Akagera National Park
A true conservation success story, Akagera National Park in Rwanda is now home to a plethora of wildlife including the critically endangered Black Rhinos.
Akagera National Park Highlights
Situated in the eastern part of Rwanda, bordering Tanzania, Akagera National Park is one of Africa’s oldest National Parks, and is a thriving African Parks success. This remarkable story of revival saw Akagera National Park rise into a protected wetland and savannah biome area home to many different species of animals and birds. The park also provides employment to locals uplifting the surrounding communities. African Parks assumed control of Akagera National Park in 2010 and helped turn the park into what it is today.
Eastern Black Rhino’s were reintroduced in 2017 and are thriving, joined in 2019 by another group of rescued rhinos. Lions are also making a remarkable comeback and 2 male lions were rehomed in Akagera National Park to further diversify the gene pool. This savannah and wetland haven is home to the other big five as well as hippos, hyenas and much more.
After peace was restored in Rwanda in 1990 refugees came back to the country and used Akagera for timber, displacing what animals were left for grazing their cattle, numbering in the tens of thousands, all in an effort to survive in a post genocide Rwanda. Through a funding this park is well on its way to become a leading safari destination in Africa and is a great combination to Gorilla Trekking in the Volcanoes National Park.
In a remote corner of Rwanda is the Akagera National Park. A few hours from capital city, Kigali, Akagera is home to the critically endangered Eastern Black Rhinos and a thriving lion population, herds of elephants and buffalo as well as leopard. Akagera National Park is a true Big 5 safari destination!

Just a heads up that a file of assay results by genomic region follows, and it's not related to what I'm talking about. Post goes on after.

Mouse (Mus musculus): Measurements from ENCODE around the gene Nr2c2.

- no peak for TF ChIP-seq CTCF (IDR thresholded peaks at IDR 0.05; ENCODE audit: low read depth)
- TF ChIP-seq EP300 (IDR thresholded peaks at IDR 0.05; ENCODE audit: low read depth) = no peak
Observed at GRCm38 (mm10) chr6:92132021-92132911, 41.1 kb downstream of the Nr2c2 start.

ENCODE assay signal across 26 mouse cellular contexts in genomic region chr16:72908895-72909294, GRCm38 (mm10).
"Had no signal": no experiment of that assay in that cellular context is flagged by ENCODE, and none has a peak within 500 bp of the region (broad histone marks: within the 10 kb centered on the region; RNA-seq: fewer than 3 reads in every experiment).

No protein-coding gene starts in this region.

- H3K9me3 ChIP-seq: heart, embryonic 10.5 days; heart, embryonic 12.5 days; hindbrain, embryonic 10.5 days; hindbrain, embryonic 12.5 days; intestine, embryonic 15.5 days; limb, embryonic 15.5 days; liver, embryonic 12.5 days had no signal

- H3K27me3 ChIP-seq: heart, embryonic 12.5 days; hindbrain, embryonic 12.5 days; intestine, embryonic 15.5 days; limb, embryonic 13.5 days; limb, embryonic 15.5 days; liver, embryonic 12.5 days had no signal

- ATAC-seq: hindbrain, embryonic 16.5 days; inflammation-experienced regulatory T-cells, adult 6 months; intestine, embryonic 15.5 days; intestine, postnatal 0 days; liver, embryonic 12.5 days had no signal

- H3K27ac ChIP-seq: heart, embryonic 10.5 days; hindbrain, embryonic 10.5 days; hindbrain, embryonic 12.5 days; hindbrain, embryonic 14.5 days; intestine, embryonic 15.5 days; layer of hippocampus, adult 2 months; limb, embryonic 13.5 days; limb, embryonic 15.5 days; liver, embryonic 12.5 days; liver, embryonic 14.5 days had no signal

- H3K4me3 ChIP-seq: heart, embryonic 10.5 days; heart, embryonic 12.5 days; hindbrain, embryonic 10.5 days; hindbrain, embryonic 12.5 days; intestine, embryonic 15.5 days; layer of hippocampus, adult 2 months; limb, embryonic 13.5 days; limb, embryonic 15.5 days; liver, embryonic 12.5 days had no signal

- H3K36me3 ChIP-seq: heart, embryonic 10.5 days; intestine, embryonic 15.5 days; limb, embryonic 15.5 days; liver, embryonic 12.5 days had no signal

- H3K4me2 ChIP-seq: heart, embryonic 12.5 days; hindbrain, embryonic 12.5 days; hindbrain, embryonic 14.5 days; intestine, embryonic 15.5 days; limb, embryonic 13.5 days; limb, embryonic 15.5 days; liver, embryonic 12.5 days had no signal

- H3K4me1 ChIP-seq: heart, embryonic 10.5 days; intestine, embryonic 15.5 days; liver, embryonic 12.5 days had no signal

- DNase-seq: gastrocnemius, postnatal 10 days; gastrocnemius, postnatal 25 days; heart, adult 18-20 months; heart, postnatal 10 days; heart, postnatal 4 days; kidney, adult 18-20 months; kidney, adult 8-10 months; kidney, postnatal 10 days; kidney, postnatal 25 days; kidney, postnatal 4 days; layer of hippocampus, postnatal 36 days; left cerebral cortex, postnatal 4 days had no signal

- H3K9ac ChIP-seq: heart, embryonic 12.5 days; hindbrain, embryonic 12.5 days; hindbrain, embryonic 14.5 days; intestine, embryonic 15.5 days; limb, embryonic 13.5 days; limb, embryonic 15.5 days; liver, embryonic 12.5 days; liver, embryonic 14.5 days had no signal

Akagera offers spectacular scenery, savannah plains alongside a wetland with papyrus swamps, all fed from the Akagera River and surrounded by the green hills found all over Rwanda. Activities range from game drives including night drives, guide bush walks and boat trips which including viewing large pod’s of hippos. Birding enthusiasts will love Akagera and could be lucky to see the elusive Shoe Bill Stork.
A beautiful new lodge, Magwashi Camp has just opened in Akagera. Based in the north eastern part of Akagera, overlooking Lake Rwanyakazinga, Magwashi is a luxury tented camp.
Other properties include Akagera Game Lodge and Ruzizi Tented Lodge.
How to Get There
Most tourists travel by road with a driver in a 4x4 from Kigali. This 110km journey will take 3 hours along good roads till the park gates. There is a newly introduced helicopter trip to the park as well.
Akagera National Park Game Viewing and Activities
Game drives are conducted with experienced guides who know the local fauna and flora. Herds of buffalo, eland, topis, zebra and impala are found on the plains, alongside journeys of giraffe and dazzles of zebra! Monkeys and baboons are also found her. Other unique species are the Defassa Waterbuck, and Roan antelope. Reintroduced lions are thriving, and leopards are becoming more numerous and more regularly seen on drives. Other predators include hyenas, civits and serval cats. Night drives will pick up the gleaming eyes of the little bush babies as they dart between the trees.
Bird watching is particularly good in Akagera, the wetland system home to many diverse species. Lake Ihema is one of the bigger lakes and is where the boating safaris happen. From here large pods of hippos dominate the lakes and twitchers are delighted with sightings of Shoe Bill Storks, Verreaux’s eagle owls, the splendid starling, the marico sunbird, birds of prey and many more.
Akagera National Park is a wonderful place for photography enthusiasts. The surrounding scenery is particularly beautiful as are the many iridescent birds and the teaming plains game and other wildlife.